20 Bots That Can Help You Build Your Startup

  • 04/08/2017

Start a business and handle legal matters

Advobot for Slack makes signing a nondisclosure agreement (NDA) as simple as picking a few drop-down menu options. The agreements can also be signed and shared online. Bots to simplify other processes common to startups — like making out a stock purchase agreement or a simple agreement for future equity (SAFE) — are coming soon. Advobot was made by the creators of Visabot, whose bot helps people navigate the green card process for $150. As of last month, it had assisted more than 70,000 people in filing for visa permits, primarily supporting the kinds of visa permits likely to affect people working for startups in the United States. The company was formed in 2016 and graduated from the 500 Startups accelerator earlier this year.

LawTrades, which is sort of like an Uber for lawyers, has Slack, SMS, and Facebook Messenger bots to connect startups looking for legal help with a lawyer. Tell the bot when you need to get started and the caliber of lawyer you’re able to afford, and a human project manager will return with recommendations. LawTrades can connect you with a lawyer for help with things like incorporation of a C-corporation business, filing for a trademark or patent, and contracting review. In May, LawTrades began to offer Tradeable Automated Term Sheet, or TATS, which are documents similar to Y Combinator’s SAFE notes.

Find employees

First hires are essential, but if you need to fill gaps in your young company’s staff needs, there’s a bot for that. Magic has been providing human personal assistant services by text message for years now. Earlier this year, Magic for Teams, which has offices in Manila and San Francisco, launched on Slack to provide remote temp workers to do a range of office tasks.

Other temp agency bots, like the now-defunct Tina, outsourced small office tasks to thousands of workers in the Philippines.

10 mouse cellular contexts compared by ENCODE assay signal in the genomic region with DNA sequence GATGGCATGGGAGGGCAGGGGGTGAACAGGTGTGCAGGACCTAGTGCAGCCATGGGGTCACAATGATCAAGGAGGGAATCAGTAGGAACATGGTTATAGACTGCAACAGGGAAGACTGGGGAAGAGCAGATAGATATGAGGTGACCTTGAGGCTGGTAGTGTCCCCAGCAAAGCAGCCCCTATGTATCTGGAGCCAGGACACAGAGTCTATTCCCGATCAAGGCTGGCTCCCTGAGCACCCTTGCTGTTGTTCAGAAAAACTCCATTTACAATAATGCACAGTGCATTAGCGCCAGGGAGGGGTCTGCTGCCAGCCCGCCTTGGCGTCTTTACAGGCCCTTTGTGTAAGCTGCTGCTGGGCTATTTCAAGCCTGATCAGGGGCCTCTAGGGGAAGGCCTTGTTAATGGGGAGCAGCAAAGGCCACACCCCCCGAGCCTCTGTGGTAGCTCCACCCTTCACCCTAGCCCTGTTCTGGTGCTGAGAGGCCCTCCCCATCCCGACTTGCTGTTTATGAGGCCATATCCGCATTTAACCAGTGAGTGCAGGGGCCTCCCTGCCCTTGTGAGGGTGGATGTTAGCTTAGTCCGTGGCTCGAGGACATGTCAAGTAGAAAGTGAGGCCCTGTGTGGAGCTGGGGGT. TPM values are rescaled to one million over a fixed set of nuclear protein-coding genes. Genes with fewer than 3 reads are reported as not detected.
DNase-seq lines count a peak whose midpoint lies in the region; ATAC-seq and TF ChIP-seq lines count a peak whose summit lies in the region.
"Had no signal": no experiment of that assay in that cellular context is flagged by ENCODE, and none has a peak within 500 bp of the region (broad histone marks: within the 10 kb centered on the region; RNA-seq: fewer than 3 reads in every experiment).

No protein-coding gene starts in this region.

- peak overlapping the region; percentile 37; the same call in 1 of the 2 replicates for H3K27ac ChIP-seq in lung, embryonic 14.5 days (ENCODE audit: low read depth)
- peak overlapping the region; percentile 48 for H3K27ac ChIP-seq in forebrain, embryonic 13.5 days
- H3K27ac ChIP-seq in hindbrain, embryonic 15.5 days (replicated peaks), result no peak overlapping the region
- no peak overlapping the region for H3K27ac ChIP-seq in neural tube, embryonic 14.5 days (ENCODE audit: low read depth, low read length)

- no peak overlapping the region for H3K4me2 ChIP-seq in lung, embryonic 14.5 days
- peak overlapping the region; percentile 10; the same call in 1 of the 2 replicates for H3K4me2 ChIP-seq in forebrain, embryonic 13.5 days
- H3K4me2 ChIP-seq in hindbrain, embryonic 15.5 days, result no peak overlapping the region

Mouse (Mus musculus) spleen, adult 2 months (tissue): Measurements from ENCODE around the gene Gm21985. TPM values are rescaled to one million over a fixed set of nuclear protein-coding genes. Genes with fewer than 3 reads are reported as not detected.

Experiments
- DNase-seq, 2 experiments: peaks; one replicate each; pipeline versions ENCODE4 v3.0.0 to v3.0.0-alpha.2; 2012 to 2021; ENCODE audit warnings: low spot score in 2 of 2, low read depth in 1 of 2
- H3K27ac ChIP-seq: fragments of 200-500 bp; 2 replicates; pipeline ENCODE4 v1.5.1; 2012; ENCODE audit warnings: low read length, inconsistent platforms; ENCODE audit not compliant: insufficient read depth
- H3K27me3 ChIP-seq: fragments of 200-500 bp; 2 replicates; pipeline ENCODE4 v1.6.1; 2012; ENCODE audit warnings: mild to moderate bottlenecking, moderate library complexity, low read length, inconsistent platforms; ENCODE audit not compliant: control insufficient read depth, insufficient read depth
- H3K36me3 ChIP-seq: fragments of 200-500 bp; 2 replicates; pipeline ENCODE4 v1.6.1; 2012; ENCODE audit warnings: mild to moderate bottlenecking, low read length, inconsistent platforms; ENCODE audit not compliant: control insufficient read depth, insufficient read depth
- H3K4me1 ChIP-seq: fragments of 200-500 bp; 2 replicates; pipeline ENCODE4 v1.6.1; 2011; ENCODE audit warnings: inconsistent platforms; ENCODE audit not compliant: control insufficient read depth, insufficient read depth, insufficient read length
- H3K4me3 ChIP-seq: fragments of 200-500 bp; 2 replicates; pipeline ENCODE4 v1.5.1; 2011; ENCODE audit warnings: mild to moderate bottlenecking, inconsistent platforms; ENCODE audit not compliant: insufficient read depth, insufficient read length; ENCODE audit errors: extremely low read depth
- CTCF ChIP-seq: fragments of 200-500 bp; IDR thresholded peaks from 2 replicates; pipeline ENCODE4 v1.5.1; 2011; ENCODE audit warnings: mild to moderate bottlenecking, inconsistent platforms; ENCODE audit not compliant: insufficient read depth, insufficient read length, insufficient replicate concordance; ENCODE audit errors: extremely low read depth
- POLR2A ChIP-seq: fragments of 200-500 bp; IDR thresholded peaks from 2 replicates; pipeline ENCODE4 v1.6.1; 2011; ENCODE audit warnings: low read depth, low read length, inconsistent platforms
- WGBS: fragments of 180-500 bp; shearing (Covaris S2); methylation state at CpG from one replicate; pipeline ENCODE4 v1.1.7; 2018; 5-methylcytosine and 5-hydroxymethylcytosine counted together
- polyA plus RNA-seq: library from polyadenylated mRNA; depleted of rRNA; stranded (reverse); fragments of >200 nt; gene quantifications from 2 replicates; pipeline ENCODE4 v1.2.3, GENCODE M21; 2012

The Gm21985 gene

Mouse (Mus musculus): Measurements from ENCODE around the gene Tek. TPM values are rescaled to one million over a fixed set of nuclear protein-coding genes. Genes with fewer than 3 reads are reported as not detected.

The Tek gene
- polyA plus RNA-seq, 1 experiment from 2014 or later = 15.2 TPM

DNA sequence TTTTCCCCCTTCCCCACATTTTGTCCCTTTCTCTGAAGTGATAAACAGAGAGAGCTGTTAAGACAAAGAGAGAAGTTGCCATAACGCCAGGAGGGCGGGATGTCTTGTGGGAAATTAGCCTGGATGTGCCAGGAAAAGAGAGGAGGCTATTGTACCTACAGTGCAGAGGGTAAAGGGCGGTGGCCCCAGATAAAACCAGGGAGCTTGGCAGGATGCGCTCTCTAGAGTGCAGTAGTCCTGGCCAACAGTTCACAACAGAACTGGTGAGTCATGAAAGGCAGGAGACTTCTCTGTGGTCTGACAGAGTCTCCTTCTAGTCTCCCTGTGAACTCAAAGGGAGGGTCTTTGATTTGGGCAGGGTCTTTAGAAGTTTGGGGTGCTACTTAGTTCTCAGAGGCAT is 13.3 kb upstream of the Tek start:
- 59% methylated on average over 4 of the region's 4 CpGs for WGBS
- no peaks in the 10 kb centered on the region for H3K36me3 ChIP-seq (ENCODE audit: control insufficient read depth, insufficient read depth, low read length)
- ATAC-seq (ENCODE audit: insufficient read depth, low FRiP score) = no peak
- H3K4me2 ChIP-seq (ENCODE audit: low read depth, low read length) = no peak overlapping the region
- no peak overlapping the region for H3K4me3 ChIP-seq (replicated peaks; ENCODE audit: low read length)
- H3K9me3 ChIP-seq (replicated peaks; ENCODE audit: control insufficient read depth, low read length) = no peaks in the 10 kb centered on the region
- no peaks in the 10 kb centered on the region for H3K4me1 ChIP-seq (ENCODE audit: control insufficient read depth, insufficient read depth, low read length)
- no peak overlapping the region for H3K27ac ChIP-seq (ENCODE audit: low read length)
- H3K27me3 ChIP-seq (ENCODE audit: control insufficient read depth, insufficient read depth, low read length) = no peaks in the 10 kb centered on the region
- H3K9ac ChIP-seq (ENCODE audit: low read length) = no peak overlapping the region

Recruitment bot Mya was made to help hiring managers. After an application is received, Mya asks screening questions, verifies an applicant’s qualifications, and handles most things short of the actual job interview. Mya maker FirstJob claims its bot is able to automate 75 percent of the hiring process.

Bots like Tara.ai and Yodas were made to streamline the hiring of software engineers specifically.

Employee onboarding

Obie can help usher a new employee through the onboarding process by introducing them to documents they’ll need to do their job. Once the new hire is settled, Obie can be used in a conversational manner to answer questions that start with Who, What, and How. It can cover a variety of company operations, serving up answers that draw on a suite of integrations from Google Drive to Salesforce to Evernote.

Craft your pitch

Pitchbot has 10-minute conversations designed to mimic a pitch with an angel investor, seed round investor, VC fund, or startup accelerator. The robo-investors rattle through a list of standard questions, like how long the founders have known each other and the size of the market you’re after. This bot is rather basic, but it’s a start.

There’s also The AI VC, which also guides you through a list of list of questions designed to get you ready to speak with a human investor. Both The AI VC and Pitchbot are a little simple for experienced entrepreneurs, but they raise good questions that every startup founder should be able to answer.